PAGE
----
Marriages: Handfast, Morganatic & Left-Handed



30 October 2014

When is a marriage not a marriage? Most researchers are well familiar with the term common-law marriage (which did become a marriage, with longevity, in most societies), but historical records yield other delightful terms that can undermine our conclusions if we are not familiar with the practices involved. Today, we examine three of those.

HANDFAST MARRIAGES, as a term, existed as early as 13th-century England when hands were bound together as part of a betrothal ceremony or at the signing of a marriage contract. In more recent centuries, it came to signify an "irregular or probationary marriage, contracted by the parties joining hands and agreeing to live together as man and wife according to ... common law."

MORGANATIC MARRIAGES originated in Germanic culture, as a means of recognizing marital unions between a person of high rank (usually the male) and one of significantly lesser rank. Children of a morganatic union were considered legitimate but could not legally inherit title or property from the higher-ranking parent.

LEFT-HANDED MARRIAGES was the common euphemism for morganatic marriages as the custom spread across Europe. The term came about when—instead of the traditional joining of right hands in troth—the groom would extend his left hand to the bride. However, that alternate term does carries a different connotation in the British Isles and its colonies. In English usage, the term more commonly referred to extramarital or otherwise unsanctioned unions.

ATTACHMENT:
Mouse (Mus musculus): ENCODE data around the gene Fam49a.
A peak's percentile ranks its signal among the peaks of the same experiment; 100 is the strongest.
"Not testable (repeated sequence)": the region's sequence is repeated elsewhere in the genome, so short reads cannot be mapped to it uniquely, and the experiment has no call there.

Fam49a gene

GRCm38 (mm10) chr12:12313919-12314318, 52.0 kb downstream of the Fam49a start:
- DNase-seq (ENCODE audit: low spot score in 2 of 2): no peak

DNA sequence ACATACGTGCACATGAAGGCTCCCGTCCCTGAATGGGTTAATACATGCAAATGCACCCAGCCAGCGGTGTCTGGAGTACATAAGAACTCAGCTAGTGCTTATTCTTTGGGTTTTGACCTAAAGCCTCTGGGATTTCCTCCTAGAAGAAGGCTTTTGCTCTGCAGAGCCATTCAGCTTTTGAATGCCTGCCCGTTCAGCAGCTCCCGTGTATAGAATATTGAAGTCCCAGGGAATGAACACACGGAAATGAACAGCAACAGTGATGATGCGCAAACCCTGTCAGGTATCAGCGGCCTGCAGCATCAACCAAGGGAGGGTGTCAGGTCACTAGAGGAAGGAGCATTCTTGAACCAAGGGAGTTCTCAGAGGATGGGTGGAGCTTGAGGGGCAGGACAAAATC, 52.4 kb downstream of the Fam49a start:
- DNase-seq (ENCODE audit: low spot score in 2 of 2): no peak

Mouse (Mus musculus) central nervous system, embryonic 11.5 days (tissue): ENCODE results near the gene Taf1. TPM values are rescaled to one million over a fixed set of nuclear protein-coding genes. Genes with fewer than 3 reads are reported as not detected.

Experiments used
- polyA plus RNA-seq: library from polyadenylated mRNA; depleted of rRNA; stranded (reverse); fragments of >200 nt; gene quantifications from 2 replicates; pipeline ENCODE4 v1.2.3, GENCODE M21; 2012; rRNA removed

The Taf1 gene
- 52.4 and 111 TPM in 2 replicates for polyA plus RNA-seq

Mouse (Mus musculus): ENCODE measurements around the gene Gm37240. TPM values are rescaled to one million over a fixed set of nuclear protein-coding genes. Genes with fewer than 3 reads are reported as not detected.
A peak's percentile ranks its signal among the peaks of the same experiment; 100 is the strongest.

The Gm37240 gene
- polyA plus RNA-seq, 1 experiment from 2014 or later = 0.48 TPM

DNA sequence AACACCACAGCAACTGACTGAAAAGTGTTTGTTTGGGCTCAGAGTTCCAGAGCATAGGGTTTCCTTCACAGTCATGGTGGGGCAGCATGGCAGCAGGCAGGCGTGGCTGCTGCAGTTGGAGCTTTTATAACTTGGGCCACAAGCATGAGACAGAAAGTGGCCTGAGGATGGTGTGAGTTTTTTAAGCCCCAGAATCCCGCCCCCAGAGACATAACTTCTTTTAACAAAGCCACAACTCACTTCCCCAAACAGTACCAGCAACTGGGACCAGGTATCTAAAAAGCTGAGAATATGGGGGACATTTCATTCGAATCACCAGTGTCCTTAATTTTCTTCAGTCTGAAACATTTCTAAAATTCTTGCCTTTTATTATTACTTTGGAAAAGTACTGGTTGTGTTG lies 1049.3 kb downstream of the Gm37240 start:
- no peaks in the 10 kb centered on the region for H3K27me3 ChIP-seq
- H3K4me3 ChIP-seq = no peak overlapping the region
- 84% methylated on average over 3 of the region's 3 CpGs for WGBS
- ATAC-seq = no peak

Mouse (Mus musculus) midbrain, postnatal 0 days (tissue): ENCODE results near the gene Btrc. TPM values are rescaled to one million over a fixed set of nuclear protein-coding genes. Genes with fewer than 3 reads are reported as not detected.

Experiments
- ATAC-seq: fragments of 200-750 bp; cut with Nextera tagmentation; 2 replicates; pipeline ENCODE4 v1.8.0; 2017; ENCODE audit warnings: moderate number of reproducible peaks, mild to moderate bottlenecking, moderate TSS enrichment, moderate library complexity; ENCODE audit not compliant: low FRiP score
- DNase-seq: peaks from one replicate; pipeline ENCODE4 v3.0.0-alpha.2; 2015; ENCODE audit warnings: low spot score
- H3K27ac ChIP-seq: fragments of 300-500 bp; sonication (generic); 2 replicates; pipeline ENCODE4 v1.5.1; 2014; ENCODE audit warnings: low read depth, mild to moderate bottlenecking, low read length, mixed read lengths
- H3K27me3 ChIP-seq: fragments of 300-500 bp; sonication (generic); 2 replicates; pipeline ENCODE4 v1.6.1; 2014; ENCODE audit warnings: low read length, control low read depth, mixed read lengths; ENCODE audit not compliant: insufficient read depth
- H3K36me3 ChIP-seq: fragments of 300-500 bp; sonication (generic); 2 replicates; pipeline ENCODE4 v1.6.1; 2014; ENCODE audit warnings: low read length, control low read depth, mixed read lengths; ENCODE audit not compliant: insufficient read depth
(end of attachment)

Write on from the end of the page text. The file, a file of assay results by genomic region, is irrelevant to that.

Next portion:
SOURCES: Michel Quinion, "Morganatic," World Wide Words ( : posted 19 February 2005). Also Noel C. Stevenson, Genealogical Evidence: A Guide to the Standard of Proof Relating to Pedigrees, Ancestry, Heirship, and Family History, rev. ed. (Laguna Hills, Calif.: Aegean Park Press, 1989), 85, for "Handfast Marriage."

PHOTO CREDIT: "Silhouettes of the bride and groom," CanStockPhoto ( : downloaded 16 September 2014), uploaded by Mudryuk; used under license.

DebNC's picture
What about marriage bonds, licenses and certificates?

In North Carolina, and possibly in some other states, marriage bonds were paid by one or more bondsmen, sometimes a relative or future in-law. I recently read of an ancestor--a free person of color-- who, along with his future father-in-law, paid the sum of 500 pounds for a marriage bond in 1795. The bond states: "The condition of the Obligation is such, that whereas the above bounden Peter George, hath made application for a license for a Marriage intended to be had and solomnized between him and Hannah Carter of the County aforesaid. Now in case it shall appear at any time hereafter, that there is any lawful cause to obstruct the said Marriage, then the above obligation to be void, otherwise to remain in full force and virtue."

So, sometimes there are two dates given for a couple, the first one for the bond and the second one for the marriage. But at other times, there is only the bond date given. Would it be possible that the couple married on the same day the bond was made? Or could it be that it was never solomnized?